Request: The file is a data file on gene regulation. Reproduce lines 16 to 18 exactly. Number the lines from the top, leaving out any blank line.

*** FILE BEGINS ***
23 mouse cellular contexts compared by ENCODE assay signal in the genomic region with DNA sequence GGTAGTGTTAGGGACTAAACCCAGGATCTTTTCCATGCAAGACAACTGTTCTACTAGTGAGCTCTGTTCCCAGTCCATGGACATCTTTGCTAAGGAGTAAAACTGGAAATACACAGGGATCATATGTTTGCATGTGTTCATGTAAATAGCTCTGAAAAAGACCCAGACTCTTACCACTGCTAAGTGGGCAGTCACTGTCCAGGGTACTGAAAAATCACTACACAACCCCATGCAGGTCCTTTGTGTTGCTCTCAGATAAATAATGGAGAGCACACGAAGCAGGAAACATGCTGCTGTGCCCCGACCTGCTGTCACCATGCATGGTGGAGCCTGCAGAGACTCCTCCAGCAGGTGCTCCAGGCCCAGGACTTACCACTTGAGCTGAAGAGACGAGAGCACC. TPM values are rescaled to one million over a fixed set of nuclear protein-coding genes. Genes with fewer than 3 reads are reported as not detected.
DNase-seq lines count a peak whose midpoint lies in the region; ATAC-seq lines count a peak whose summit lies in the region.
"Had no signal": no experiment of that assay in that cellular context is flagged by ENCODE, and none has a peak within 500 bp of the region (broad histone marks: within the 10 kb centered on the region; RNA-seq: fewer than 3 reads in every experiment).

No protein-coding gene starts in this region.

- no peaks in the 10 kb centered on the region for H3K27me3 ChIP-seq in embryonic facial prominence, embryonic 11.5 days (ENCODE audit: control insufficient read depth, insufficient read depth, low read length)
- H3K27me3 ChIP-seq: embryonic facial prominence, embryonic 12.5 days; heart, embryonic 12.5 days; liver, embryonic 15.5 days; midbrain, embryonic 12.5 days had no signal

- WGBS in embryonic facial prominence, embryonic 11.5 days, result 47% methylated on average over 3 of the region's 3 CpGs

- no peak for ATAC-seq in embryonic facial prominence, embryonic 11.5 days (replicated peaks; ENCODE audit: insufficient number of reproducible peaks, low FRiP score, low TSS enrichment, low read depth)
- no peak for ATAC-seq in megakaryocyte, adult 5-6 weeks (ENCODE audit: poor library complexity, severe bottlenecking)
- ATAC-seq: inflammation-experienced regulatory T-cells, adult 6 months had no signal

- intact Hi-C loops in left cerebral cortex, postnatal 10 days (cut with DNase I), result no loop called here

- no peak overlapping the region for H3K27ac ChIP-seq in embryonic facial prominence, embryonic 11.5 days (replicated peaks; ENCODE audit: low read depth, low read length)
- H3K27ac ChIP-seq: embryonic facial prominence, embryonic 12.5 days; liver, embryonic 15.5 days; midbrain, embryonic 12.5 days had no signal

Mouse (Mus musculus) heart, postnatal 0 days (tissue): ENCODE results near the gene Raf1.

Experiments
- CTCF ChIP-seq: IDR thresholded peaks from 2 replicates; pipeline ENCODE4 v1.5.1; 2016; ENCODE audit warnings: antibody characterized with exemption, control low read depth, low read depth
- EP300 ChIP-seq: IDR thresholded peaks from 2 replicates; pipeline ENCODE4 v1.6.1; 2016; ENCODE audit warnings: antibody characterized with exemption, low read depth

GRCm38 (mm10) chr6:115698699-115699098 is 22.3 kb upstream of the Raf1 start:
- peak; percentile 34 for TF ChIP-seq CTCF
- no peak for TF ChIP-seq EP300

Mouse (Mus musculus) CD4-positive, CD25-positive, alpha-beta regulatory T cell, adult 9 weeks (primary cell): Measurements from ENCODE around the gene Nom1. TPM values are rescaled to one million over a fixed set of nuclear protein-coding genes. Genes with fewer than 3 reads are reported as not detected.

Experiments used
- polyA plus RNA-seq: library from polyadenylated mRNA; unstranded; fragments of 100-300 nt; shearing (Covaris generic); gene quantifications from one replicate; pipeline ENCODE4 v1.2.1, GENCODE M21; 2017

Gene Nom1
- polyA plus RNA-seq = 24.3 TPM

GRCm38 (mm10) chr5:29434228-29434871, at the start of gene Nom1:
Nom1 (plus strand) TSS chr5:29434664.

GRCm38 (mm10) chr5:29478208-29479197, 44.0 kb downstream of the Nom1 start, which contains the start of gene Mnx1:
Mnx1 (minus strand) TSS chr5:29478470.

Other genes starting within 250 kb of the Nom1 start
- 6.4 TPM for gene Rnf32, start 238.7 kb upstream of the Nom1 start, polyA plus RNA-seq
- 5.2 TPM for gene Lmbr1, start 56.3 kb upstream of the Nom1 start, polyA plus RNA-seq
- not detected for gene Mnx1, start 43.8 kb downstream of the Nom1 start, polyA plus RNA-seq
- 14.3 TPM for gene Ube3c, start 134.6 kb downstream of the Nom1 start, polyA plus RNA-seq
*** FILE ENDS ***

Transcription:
- CTCF ChIP-seq: IDR thresholded peaks from 2 replicates; pipeline ENCODE4 v1.5.1; 2016; ENCODE audit warnings: antibody characterized with exemption, control low read depth, low read depth
- EP300 ChIP-seq: IDR thresholded peaks from 2 replicates; pipeline ENCODE4 v1.6.1; 2016; ENCODE audit warnings: antibody characterized with exemption, low read depth

GRCm38 (mm10) chr6:115698699-115699098 is 22.3 kb upstream of the Raf1 start: